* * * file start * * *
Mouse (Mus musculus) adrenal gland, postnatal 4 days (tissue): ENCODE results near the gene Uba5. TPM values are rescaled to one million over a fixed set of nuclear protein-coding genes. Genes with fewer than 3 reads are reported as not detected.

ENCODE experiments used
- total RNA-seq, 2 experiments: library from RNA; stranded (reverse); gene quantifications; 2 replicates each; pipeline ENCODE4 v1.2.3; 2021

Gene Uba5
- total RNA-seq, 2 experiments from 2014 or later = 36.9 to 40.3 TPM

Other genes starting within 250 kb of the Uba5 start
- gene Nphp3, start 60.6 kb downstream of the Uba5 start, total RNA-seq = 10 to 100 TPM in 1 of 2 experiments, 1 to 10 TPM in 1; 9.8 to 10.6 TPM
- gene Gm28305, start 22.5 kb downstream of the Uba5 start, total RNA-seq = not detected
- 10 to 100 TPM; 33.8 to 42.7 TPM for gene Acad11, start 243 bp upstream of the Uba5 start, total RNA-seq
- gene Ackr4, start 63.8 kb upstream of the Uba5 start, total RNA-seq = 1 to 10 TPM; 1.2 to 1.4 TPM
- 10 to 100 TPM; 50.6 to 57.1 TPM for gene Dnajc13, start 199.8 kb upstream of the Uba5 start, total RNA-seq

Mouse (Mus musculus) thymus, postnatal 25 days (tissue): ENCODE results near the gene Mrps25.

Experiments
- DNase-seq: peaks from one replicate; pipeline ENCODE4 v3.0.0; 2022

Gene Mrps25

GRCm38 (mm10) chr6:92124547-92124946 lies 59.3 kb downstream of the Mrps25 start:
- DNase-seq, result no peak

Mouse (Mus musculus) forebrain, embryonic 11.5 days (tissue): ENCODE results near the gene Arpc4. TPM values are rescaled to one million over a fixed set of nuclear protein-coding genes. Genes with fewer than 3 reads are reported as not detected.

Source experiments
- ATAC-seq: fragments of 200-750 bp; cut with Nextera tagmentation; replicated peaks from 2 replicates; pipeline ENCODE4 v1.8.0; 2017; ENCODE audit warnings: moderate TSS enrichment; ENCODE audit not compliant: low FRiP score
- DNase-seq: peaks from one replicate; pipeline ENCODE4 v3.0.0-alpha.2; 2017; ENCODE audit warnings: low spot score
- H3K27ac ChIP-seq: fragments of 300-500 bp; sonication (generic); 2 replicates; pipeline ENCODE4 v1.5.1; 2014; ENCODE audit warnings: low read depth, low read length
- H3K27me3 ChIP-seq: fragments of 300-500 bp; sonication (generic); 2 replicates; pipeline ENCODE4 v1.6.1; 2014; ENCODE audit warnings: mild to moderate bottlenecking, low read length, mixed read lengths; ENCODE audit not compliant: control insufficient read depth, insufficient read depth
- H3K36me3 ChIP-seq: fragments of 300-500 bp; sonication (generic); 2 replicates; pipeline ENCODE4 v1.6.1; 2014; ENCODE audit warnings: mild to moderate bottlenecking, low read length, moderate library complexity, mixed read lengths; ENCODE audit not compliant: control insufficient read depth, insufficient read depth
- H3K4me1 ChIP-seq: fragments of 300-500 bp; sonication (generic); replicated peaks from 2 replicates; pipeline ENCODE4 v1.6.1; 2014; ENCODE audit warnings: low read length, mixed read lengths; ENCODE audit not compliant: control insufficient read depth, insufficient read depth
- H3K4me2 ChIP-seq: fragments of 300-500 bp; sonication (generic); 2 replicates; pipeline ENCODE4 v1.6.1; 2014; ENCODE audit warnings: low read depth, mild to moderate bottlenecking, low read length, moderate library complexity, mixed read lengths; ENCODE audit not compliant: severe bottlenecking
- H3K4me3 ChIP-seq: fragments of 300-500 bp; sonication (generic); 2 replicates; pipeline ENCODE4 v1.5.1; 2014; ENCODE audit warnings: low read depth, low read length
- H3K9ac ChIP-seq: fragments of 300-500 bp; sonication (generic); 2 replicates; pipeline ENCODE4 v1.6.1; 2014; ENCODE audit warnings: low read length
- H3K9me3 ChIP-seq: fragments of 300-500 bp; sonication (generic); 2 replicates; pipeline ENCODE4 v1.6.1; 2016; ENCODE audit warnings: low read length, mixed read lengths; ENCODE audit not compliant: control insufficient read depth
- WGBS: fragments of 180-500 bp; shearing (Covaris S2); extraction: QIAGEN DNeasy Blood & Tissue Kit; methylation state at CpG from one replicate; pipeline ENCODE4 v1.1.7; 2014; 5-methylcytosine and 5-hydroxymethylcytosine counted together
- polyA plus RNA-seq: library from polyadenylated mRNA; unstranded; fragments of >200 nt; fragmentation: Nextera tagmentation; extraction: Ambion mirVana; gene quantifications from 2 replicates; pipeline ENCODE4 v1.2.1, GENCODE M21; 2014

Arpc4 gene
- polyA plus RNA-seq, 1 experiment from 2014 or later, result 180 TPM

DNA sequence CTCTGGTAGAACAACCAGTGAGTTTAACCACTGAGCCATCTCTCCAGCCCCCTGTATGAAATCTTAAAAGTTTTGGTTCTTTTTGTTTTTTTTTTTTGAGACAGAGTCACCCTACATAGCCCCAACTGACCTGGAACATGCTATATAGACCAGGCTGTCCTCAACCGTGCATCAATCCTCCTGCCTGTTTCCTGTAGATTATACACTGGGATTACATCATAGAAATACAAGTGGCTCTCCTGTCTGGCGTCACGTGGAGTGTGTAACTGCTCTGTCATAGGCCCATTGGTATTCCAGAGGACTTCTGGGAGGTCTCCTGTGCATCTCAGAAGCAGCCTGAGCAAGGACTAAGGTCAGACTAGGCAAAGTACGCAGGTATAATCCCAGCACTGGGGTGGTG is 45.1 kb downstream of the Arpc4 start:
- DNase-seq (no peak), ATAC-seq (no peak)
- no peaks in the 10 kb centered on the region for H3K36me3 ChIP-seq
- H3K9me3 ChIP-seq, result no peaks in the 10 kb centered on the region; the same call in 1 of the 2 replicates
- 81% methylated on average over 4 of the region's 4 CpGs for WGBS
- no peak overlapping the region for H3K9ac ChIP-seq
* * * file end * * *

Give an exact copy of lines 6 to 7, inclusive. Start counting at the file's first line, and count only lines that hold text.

Other genes starting within 250 kb of the Uba5 start
- gene Nphp3, start 60.6 kb downstream of the Uba5 start, total RNA-seq = 10 to 100 TPM in 1 of 2 experiments, 1 to 10 TPM in 1; 9.8 to 10.6 TPM